• Spanish Supreme Court rules government must keep implementing EU relocation scheme

UK: Home Office annual report on use of "disruptive and investigatory powers" by security, intelligence and law enforcement agencies

The government has published the third iteration of its transparency report on the use of disruptive and investigatory powers.

The report sets out the way in which disruptive and investigatory powers are used by the security and intelligence agencies as well as law enforcement to tackle the threats posed by terrorism, organised crime and hostile state activity.

EU: Managing migration: Commission expands on disembarkation and controlled centre concepts - Both concepts follow the model of the "hotspots" in Italy and on the Greek islands

The European Commission has published two "Non-Papers" on disembarkation points outside the EU in north Africa and "Control Centres" inside the EU:

"Following the call by EU leaders at the June European Council, the Commission is today expanding on the concept of controlled centres as well as short-term measures that could be taken to improve the processing of migrants being disembarked in the EU, and giving a first outline of the possible way forward for the establishment of regional disembarkation arrangements with third countries. Regional disembarkation arrangements should be seen as working in concert with the development of controlled centres in the EU: together, both concepts should help ensure a truly shared regional responsibility in responding to complex migration challenges." See - Press release (pdf)

Italy to keep accepting stricken migrants during EU talks (euractiv, link):

"Italy agreed on Monday (23 July) to continue accepting migrants rescued at sea, at least until a broader EU strategy to address fair distribution of people can be defined.

Foreign Minister Enzo Moavero Milanesi said after talks in Berlin with German counterpart Heiko Maas that EU partners would seek a solution on migration policy within the next five weeks.

“During this time, we ensure that ships with rescued people can dock in Italy,” he told reporters, confirming the “will of our government” to hammer out “common positions with our EU and NATO partners”.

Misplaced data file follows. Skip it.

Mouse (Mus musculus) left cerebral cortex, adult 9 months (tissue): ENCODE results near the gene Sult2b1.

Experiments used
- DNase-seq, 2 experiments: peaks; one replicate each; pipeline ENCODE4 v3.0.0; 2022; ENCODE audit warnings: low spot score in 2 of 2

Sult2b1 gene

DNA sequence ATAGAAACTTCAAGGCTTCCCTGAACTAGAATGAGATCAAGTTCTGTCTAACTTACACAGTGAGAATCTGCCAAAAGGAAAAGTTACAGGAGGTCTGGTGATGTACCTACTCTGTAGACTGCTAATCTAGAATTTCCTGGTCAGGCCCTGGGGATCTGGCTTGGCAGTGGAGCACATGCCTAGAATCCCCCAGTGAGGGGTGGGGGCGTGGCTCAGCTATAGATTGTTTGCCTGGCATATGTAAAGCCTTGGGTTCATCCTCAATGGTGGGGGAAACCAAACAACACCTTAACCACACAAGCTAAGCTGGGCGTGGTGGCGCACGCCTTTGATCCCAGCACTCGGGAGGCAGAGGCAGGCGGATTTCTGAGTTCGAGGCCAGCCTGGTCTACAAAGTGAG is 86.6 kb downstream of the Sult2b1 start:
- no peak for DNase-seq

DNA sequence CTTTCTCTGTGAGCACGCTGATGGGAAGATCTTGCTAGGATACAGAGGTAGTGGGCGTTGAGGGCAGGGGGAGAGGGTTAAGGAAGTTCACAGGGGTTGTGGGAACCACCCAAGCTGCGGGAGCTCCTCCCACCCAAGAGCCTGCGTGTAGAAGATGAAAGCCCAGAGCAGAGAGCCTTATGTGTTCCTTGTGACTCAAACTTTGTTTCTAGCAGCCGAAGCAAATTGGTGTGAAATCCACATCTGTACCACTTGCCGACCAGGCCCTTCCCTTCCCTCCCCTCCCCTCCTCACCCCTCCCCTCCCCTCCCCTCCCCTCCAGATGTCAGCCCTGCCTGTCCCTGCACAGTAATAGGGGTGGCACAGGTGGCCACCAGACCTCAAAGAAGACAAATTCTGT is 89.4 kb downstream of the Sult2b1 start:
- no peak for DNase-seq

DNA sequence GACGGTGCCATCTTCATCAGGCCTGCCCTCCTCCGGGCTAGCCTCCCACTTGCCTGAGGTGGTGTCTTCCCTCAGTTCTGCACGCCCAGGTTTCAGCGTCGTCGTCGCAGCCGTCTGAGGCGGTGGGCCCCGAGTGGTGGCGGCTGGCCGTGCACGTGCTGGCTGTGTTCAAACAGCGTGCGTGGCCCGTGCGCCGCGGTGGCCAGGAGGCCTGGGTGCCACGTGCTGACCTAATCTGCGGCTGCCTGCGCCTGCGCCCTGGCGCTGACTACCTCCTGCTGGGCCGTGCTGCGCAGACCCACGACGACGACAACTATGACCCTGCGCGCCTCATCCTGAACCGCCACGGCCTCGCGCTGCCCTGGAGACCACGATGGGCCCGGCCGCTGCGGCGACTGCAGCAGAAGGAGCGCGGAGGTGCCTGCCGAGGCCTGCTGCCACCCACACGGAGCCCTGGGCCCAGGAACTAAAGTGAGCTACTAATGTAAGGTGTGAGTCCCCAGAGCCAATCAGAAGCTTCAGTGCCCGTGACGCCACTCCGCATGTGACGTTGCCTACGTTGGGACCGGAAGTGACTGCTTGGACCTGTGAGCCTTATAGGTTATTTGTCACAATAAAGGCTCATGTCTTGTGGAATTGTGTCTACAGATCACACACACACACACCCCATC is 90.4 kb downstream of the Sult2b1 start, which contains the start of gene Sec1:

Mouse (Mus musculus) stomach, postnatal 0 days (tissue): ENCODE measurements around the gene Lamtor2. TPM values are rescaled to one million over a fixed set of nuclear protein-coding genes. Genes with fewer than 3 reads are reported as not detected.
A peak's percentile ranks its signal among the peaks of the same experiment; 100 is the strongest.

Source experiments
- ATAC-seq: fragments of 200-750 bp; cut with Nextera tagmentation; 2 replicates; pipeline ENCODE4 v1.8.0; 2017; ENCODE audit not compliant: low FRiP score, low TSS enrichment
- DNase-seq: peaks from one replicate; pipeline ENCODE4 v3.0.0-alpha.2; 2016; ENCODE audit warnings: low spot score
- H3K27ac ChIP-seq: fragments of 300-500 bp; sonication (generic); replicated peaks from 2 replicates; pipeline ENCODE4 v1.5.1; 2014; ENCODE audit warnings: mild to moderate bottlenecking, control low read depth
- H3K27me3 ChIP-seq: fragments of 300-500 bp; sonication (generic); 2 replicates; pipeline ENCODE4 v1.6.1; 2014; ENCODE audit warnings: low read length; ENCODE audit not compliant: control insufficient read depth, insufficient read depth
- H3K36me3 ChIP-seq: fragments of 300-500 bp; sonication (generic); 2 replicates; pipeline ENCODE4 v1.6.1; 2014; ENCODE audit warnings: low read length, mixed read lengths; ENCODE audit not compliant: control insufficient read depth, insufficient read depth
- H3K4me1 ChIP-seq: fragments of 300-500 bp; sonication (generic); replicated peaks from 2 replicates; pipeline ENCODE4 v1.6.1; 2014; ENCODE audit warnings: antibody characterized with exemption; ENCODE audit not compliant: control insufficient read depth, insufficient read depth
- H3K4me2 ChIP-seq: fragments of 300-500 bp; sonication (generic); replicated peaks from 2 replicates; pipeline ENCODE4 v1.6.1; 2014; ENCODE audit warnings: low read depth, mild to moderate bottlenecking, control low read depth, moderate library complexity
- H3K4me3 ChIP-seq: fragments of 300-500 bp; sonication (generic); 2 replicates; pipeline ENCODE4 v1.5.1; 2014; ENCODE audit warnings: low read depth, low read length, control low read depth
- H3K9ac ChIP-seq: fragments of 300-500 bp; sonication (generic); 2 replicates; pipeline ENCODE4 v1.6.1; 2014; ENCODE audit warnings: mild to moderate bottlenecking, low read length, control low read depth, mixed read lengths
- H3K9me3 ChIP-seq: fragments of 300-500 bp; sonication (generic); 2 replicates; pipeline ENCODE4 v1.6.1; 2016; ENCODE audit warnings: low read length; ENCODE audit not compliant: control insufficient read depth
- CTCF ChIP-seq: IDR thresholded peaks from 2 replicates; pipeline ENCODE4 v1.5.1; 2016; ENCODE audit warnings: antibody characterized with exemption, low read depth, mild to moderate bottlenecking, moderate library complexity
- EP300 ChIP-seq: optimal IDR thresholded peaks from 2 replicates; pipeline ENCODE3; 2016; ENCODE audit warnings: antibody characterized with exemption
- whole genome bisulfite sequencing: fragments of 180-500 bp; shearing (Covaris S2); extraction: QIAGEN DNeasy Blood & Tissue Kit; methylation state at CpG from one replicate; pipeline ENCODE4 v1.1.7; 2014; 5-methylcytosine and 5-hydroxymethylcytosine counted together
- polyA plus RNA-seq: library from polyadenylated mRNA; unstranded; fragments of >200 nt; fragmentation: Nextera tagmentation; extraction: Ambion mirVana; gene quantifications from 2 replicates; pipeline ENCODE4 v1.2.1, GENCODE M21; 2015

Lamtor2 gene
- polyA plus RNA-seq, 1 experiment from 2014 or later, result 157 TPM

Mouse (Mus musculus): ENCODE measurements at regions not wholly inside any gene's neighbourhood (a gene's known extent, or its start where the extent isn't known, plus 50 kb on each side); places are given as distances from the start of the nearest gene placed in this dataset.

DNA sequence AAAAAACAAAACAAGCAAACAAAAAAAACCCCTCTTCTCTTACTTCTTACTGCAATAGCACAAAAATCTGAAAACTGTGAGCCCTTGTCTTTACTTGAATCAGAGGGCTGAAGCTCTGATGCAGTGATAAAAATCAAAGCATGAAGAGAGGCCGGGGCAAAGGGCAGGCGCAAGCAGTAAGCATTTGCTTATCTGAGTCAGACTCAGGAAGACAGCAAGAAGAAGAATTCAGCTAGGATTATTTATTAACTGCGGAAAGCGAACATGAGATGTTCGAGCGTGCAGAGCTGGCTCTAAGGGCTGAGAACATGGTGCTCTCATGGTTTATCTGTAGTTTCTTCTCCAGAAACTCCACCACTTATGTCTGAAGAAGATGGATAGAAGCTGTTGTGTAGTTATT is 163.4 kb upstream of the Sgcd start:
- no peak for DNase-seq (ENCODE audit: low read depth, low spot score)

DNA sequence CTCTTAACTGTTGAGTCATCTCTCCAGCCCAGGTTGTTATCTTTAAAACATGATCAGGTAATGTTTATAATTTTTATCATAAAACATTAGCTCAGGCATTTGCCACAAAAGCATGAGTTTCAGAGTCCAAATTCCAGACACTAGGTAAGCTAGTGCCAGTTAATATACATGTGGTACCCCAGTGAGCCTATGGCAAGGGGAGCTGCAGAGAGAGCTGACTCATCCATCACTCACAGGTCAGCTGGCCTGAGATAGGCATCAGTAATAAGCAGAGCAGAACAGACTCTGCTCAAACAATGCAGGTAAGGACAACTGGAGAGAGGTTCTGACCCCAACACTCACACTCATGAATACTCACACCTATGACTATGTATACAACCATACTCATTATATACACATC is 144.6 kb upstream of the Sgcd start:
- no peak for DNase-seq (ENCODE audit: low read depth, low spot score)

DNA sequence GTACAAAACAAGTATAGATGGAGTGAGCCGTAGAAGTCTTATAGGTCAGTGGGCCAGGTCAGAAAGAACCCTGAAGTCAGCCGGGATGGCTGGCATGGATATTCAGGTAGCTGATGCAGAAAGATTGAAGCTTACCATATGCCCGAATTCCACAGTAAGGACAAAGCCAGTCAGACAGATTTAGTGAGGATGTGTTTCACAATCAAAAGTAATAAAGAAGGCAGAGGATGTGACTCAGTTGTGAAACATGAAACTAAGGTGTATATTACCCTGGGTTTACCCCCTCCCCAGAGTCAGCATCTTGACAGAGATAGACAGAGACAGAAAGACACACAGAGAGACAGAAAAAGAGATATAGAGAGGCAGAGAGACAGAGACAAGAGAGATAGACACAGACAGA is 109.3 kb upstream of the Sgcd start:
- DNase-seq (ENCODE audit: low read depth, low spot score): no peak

SPAIN: Government must continue implementing EU refugee relocation scheme, rules Supreme Court

The Spanish Supreme Court has ruled that the country must continue to implement the EU's refugee relocation scheme, having relocated less than 13% of the 19,449 refugees in Italy and Greece that it was committed to under the rules that came into force in September 2015.

EU: Travel surveillance: Commission demands PNR Directive implementation by 14 Member States as 'Informal Working Group' settles in

The European Commission has sent "letters of formal notice" to 14 EU Member States for failing to to implement the Passenger Name Record (PNR) Directive by the deadline of 25 May 2018.

Meanwhile, an 'Informal Working Group' set up by the Council to assist with national implementation of the Directive appears to be steadily expanding - Australia, Canada and the USA have all participated in meetings and invitations have been sent to Japan and the United Nations, according to a recent document.

UK: Legal judgment finds successive foreign secretaries unlawfully gave GCHQ free rein to collect our data

The Investigatory Powers Tribunal (IPT) today (23rd July 2018), held that, for a sustained period, successive Foreign Secretaries wrongly gave GCHQ unfettered discretion to collect vast quantities of personal customer information from telecommunications companies.

ITALY: President called on to uphold the constitution as government ministers violate the separation of judicial and political powers